Attention Divided: Avoid Multi-Tasking

My name is Beverly and I’m a recovering multi-tasker.  Like others of my ilk, I used to take pride in my juggling skills.  I believed that tackling two or three tasks simultaneously was a sign of efficiency.  Boy, was I wrong!

The truth is we just aren’t wired for multi-tasking.  Research shows that when we attempt to switch our attention back and forth we take 50% longer to finish a task and make up to 50% more errors. In the worst case scenario, multi-tasking can literally cost us our lives or at a minimum, our dignity.

So make a pledge here and now to stop the insanity:

The human brain, with its hundred billion neurons and hundreds of trillions of synaptic connections, is a cognitive powerhouse in many ways. “But a core limitation is an inability to concentrate on two things at once,” said René Marois, a neuroscientist and director of the Human Information Processing Laboratory at Vanderbilt University.

Source:  The New York Times

  • Control distractions – like the annoying pop-up: “You’ve Got Mail!” or push notifications on your smartphone or mobile device.  In fact, turn your smartphone OFF occasionally.
  • Give yourself a break from social media and the Internet.
  • Set boundaries for reading and responding to e-mail and texts.  
  • Schedule a specific time each day to make and return phone calls.
  • Advise clients of your business practices – office hours, availability by phone, ability to accommodate unscheduled appointments.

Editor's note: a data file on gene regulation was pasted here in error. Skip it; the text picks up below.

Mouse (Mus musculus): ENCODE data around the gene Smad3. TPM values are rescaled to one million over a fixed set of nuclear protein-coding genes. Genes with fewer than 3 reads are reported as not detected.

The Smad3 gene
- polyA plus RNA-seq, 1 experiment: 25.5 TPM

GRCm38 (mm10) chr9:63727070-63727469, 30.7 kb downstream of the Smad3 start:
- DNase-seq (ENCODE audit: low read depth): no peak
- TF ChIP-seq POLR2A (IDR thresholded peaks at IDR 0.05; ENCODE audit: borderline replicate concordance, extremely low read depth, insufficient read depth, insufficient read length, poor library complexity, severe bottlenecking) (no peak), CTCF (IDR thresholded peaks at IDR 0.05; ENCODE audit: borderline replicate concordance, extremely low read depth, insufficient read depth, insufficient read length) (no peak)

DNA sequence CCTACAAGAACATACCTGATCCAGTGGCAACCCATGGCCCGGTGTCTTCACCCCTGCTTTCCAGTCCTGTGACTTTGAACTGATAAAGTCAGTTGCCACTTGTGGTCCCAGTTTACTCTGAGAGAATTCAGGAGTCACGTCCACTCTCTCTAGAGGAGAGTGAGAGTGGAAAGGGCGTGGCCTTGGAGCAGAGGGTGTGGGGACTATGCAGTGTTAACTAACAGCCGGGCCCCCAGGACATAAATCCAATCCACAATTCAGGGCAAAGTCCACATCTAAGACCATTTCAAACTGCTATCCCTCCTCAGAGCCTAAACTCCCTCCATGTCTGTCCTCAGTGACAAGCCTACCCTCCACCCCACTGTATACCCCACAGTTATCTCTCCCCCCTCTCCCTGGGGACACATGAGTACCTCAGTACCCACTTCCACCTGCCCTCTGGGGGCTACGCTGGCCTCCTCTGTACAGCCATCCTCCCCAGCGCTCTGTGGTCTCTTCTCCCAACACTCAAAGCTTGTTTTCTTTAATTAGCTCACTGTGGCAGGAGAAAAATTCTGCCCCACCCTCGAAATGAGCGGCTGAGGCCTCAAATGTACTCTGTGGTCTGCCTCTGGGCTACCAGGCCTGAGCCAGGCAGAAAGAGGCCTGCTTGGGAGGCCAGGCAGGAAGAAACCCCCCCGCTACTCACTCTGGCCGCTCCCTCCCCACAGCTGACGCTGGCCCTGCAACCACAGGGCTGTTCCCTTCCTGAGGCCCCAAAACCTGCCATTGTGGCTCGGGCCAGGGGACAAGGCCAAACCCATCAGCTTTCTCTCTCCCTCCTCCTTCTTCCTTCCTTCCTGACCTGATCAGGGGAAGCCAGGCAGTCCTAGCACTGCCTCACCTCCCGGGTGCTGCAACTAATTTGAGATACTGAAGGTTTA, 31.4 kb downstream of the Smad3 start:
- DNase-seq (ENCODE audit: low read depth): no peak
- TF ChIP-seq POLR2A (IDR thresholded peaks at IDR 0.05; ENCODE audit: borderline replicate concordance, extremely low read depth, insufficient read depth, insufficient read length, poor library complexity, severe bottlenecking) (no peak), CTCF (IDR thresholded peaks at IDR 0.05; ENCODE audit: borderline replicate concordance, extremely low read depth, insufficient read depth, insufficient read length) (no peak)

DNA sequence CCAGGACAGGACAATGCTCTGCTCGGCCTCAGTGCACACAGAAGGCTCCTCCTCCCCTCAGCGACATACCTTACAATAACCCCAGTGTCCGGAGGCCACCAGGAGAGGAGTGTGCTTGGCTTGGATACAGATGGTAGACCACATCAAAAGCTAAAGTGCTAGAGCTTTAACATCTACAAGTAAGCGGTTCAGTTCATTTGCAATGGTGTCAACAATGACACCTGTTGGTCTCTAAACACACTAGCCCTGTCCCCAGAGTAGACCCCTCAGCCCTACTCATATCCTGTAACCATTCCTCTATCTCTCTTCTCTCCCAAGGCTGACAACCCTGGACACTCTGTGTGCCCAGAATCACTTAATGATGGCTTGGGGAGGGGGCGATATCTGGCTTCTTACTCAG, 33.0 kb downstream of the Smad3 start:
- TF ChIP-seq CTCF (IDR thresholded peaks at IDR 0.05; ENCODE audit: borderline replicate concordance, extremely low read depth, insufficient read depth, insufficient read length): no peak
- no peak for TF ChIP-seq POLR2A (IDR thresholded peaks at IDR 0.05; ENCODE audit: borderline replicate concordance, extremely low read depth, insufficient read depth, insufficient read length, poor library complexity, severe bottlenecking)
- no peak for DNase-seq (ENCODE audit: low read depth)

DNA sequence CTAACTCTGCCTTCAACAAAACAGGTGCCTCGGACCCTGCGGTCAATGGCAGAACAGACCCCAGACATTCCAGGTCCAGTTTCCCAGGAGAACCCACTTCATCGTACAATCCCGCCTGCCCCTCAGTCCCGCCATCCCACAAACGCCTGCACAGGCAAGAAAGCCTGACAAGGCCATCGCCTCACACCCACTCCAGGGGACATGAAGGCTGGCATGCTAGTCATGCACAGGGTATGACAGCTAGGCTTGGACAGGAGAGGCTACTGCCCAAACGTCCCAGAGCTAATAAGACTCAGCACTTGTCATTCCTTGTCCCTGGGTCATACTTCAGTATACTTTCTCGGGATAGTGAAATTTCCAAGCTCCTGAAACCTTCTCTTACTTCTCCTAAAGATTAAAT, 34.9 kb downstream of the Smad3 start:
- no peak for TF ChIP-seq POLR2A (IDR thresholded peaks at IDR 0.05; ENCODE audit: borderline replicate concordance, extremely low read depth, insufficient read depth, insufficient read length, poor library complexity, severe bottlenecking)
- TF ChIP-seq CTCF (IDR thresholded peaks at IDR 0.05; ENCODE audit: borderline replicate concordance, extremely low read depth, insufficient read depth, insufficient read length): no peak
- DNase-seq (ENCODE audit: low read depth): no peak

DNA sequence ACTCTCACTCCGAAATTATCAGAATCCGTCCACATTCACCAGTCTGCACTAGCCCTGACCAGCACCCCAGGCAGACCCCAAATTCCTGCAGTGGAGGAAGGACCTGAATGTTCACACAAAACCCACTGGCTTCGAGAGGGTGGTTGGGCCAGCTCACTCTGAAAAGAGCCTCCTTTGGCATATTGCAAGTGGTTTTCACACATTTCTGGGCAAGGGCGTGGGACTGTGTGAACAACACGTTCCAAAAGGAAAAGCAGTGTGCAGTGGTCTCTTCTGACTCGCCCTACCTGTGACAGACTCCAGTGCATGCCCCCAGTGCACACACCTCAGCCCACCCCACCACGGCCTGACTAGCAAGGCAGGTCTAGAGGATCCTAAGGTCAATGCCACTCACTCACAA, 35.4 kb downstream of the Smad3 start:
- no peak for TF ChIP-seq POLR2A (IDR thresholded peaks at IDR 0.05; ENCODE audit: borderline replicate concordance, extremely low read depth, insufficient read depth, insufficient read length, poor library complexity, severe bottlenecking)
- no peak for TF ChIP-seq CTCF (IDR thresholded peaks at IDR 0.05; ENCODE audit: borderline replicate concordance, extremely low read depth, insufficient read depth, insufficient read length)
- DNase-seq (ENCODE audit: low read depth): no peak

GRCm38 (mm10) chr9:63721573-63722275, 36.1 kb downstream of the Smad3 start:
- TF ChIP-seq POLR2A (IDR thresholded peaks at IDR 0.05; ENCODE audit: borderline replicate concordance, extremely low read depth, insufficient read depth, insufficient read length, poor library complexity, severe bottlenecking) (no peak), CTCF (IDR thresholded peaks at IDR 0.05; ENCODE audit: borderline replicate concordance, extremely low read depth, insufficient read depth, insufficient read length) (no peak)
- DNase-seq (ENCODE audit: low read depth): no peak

• Embrace “single tasking.”
  • Ditch the guilt.  Much of the reason we feel compelled to multi-task is because we believe it is expected of us. 
  • Respect each other’s time whenever possible.  “Do You Have a Minute?” almost always translates into a much longer interruption.

The Professional Liability Fund offers resources that can help, including guides on how to eliminate phone interruptions and establish call-back policies as well as sample client brochures explaining office and billing practices.  From the PLF home page, select Practice Aids and Forms, then Client Relations.

For another perspective, read this post about concentration from Scott Scheper – a compelling and creative take on how to get focused, use “chunking” to get things done, and beat down procrastination.

Copyright 2011 Beverly Michaelis

 My sincere thanks to Michelle Mangen for inspiring this blog post.

3 thoughts on “Attention Divided: Avoid Multi-Tasking

  1. Pingback: Spring Cleaning Your Work Habits « Oregon Law Practice Management

  2. Pingback: Running a Successful Law Practice « Oregon Law Practice Management

  3. Pingback: Multi-tasking is a Myth | Oregon Law Practice Management

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